The capital of the Old Kingdom of Egypt has some extraordinary funerary monuments, including rock tombs, ornate mastabas, temples and pyramids. In ancient times, the site was considered one of the Seven Wonders of the World.
Memphis is located in the center of the floodplain of the western side of the Nile. Its fame comes from its being the first Capital of Ancient Egypt. The unrivaled geographic location of Memphis, both commanding the entrance to the Delta while being at the confluence of important trade routes, means that there was no possible alternative capital for any ruler with serious ambition to govern both Upper and Lower Egypt. Traditionally believed to have been founded in 3000 BC as the capital of a politically unified Egypt, Memphis served as the effective administrative capital of the country during the Old Kingdom, then during at least part of the Middle and New Kingdoms (besides Itjtawy and Thebes), the Late Period and again in the Ptolemaic Period (along with the city of Alexandria), until it was eclipsed by the foundation of the Islamic garrison city of Fustat on the Nile and its later development, Al Qahira. As well as the home of kings, and the centre of state administration, Memphis was considered to be a site sacred to the gods.
The site contains many archaeological remains, reflecting what life was like in the ancient Egyptian city, which include temples, of which the most important is the Temple of Ptah in Mit Rahina. Ptah was the local god of Memphis, the god of creation and the patron of craftsmanship. Other major religious buildings included the sun temples in Abu Ghurab and Abusir, the temple of the god Apis in Memphis, the Serapeum and the Heb-Sed temple in Saqqara. Being the seat of royal power for over eight dynasties, the city also contained palaces and ruins survive of the palace of Apries overlooking the city. The palaces and temples were surrounded by craftsmen’s workshops, dockyards and arsenals, as well as residential neighbourhoods, traces of which survive.
The Necropolis of Memphis, to the north and south of the capital, extends southwards from the Giza plateau, through Zawyet Elarian, Abu Ghurab, Abusir, Mit Rahina and Saqqara, and northwards as far as Dahshur. It contains the first complex monumental stone buildings in Egyptian history, as well as evidence of the development of the royal tombs from the early shape called “mastaba” until it reaches the pyramid shape. More than thirty-eight pyramids include the three pyramids of Giza, of which the Great Pyramid of Khufu is the only surviving wonder of the ancient world and one of the most important monuments in the history of humankind, the pyramids of Abusir, Saqqara and Dahshur and the Great Sphinx. Besides these monumental creations, there are more than nine thousand rock-cut tombs, from different historic periods, ranging from the First to the Thirtieth Dynasty, and extending to the Graeco-Roman Period.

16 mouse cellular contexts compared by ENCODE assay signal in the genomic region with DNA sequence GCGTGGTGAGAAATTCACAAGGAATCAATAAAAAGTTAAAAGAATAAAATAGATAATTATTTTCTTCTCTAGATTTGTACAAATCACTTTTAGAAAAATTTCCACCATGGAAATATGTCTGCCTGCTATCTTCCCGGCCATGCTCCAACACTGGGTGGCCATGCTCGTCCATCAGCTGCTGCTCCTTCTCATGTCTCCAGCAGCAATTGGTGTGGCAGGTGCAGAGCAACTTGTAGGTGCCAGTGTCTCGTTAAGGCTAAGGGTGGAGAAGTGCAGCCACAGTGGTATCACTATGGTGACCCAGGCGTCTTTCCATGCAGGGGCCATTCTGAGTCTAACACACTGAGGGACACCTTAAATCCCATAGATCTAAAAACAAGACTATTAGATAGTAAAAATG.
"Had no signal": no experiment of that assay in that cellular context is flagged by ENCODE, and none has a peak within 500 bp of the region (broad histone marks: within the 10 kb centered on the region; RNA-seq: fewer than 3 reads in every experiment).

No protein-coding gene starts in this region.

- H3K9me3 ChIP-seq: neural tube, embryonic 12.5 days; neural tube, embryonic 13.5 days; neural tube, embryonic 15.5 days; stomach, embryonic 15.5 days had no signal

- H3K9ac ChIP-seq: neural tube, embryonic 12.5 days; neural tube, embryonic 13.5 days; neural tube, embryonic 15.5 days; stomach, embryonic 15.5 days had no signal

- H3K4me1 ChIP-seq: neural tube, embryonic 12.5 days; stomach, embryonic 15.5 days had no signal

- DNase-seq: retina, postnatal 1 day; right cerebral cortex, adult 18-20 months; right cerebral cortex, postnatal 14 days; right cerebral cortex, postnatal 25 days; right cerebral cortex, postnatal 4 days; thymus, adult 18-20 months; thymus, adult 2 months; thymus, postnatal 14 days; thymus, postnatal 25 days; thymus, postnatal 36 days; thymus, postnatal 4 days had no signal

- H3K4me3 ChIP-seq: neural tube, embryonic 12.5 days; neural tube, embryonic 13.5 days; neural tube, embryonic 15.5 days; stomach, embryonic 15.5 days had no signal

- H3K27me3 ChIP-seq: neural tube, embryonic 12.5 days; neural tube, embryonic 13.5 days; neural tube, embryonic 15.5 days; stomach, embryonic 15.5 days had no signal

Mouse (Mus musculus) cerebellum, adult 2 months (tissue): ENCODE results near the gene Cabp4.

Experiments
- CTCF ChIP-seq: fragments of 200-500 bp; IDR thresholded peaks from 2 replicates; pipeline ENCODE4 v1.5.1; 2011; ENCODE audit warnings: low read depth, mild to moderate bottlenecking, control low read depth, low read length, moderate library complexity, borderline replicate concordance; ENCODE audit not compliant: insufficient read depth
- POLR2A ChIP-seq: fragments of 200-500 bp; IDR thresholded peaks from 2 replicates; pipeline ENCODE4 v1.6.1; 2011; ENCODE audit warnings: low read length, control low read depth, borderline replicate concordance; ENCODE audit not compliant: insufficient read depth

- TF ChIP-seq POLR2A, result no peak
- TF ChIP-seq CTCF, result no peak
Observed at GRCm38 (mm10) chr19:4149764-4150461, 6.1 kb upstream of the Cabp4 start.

The property also includes the remains of many smaller temples and settlements, which are invaluable for understanding ancient Egyptian life in this area.
Criterion (i): In Memphis was founded one of the most important monuments of the world, and the only surviving wonder of the ancient world, namely, the Great Pyramid of Giza. Its architectural design remains unparalleled and scientists continue to conduct research on how it was constructed. The Pyramid Complex of Saqqara is also a great masterpiece of architectural design, for it contains the first monumental stone building ever constructed and the first pyramid ever built (the Pyramid of Djoser, or the Step Pyramid). The great statue of Rameses II at Mit Rahina and the pyramids of Dahshur are also outstanding structures.